We didn’t exactly believe the idea that Vieira’s cats and dog have ruined her furniture. (The logic of that statement is more clear in other profiles.) Most of all, we didn’t exactly believe this:
“I just want people to see this is how I live, and probably the way a lot of people live.”
We didn’t exactly believe that the set for Vieira’s show will show us “how she lives.” Most of all, we didn’t exactly believe that Vieira lives “the way a lot of people live.”
We suspected that Vieira might actually live in one of The Houses of Journalist County—and we decided to check our suspicion out.
Does it actually matter how Vieira lives? On the whole, no—it doesn’t actually matter.
In another way, yes—it actually does.
Vieira is 60 years old. When she is profiled, she is often (accurately) described as an Emmy-winning journalist who has worked on major TV programs like 60 Minutes and Today.
That said, what kind of journalism are we likely to get from the people who live in The Houses of Journalist County? From people who have earned from five to twelve million dollars per year over the course of quite a few years, as is the case with Vieira?
Do such journalists really live “the way a lot of people live?” From their representations about themselves, are we likely to get a clear idea about “who they really are?”
More important, what kinds of journalism are such people likely to offer after years of living in Journalist County? When she should be at the height of her powers, Vieira seems to be offering “game-show elements and celebrity guests,” along with a truck which will “roam the country looking for ways” to donate books to schools.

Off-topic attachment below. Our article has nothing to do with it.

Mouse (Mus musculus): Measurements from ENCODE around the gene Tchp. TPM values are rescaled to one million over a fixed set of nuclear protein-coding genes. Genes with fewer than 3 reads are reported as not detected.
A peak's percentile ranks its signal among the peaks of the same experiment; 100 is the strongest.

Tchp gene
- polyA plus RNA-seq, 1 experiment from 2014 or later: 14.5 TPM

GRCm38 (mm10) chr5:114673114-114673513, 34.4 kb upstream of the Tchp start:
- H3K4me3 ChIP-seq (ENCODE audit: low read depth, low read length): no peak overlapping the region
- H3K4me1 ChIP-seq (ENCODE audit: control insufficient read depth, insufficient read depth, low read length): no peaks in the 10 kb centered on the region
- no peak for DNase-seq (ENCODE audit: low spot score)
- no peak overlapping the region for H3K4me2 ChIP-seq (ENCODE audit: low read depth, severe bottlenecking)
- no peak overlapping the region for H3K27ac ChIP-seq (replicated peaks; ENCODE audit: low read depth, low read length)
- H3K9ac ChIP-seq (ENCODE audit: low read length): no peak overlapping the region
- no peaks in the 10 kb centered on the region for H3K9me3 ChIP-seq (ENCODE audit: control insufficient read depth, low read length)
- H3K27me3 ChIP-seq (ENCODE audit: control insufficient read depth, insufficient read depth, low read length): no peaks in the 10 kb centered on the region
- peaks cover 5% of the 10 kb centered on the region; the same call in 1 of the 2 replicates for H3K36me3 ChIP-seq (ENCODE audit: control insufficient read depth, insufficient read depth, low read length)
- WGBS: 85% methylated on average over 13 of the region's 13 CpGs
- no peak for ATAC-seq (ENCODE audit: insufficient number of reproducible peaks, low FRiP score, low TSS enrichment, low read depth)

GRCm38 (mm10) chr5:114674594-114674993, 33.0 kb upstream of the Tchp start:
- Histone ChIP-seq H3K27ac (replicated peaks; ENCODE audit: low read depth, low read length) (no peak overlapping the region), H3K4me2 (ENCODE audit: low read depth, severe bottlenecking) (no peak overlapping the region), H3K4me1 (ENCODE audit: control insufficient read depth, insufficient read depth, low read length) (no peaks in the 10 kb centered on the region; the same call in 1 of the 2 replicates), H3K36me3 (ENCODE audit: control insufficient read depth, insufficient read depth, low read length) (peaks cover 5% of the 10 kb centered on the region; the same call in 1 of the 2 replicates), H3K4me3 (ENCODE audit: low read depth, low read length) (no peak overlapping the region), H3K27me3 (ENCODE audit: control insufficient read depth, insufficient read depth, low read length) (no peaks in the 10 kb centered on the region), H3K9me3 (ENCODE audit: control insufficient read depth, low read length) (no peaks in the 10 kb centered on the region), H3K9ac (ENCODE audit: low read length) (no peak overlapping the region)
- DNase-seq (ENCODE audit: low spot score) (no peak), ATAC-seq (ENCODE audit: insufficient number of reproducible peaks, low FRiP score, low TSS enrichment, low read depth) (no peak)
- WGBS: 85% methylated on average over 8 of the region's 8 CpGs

That sounded like meager gruel to us. We decided to take a trip to The Houses of Journalist County.
How does Vieira actually live? What is her Cape Cod “cottage” like? How about the Westchester County home where she lives, by her own admission, “the way a lot of people live?”
Does she really lives “the way a lot of people live?” Will we see how she really lives if we watch her program?
Most importantly, what about Vieira’s journalism? What ever happened to that? Why would an award-winning journalist be wasting her time with “game-show elements” and celebrity guests, most of whom live right next door to The Houses of Journalist County?
Our interest in this award-winning series started with the creation of a new journalistic narrative. In this narrative, the Washington Post began telling the world that possible candidate Hillary Clinton just has way too much cash—cash right up the yin-yang.
The theme got a kick-start from Diane Sawyer, who lives in some of the finest houses in all of Journalist County. As we’ve noted, we thought it was a bit rich to see Sawyer creating this theme—and so, we started taking side trips in our own little truck to The Houses of Journalist County.
We found those side trips quite intriguing. In a slightly comical way, Parade’s profile of Vieira—and other profiles to which it led—captured some basic themes.
Over the next few weeks, we’ll show you what we’ve learned about some of The Houses of Journalist County. We’ll also ponder the journalism emerging from those addresses.
For years, we’ve been advancing a basic idea at this site: You can’t run a middle-class democracy with a multimillionaire press corps.
If memory serves, the idea began to take shape in the fall of 1999, when Mary McGrory was so concerned with Candidate Gore’s funny clothes, as opposed to his proposals for the nation’s health care (or those of Candidate Bradley).
The years since then have convinced us of a basic idea—this country rarely receive real journalism from the zip codes which contain The Houses of Journalist County. The promotion of Vieira’s new show lets us start to explore some of our basic themes.
We assume that Vieira is a perfectly decent person. As far as we know, she hasn’t been involved in building the new insider theme in which potential candidate Clinton is said to have way too much cash.
That said, she lives in The Houses of Journalist County. Based on our trips in our own little truck, we’d say it has started to show.
Tomorrow: A quick review of the houses
Also coming in our award-winning series:
Thursday: The Comical Bullroar of Journalist County
Friday: The (non-existent) journalism within that upper-end world
Coming next week: Jacob Weisberg’s prescient warning about Journalist County—in 1986!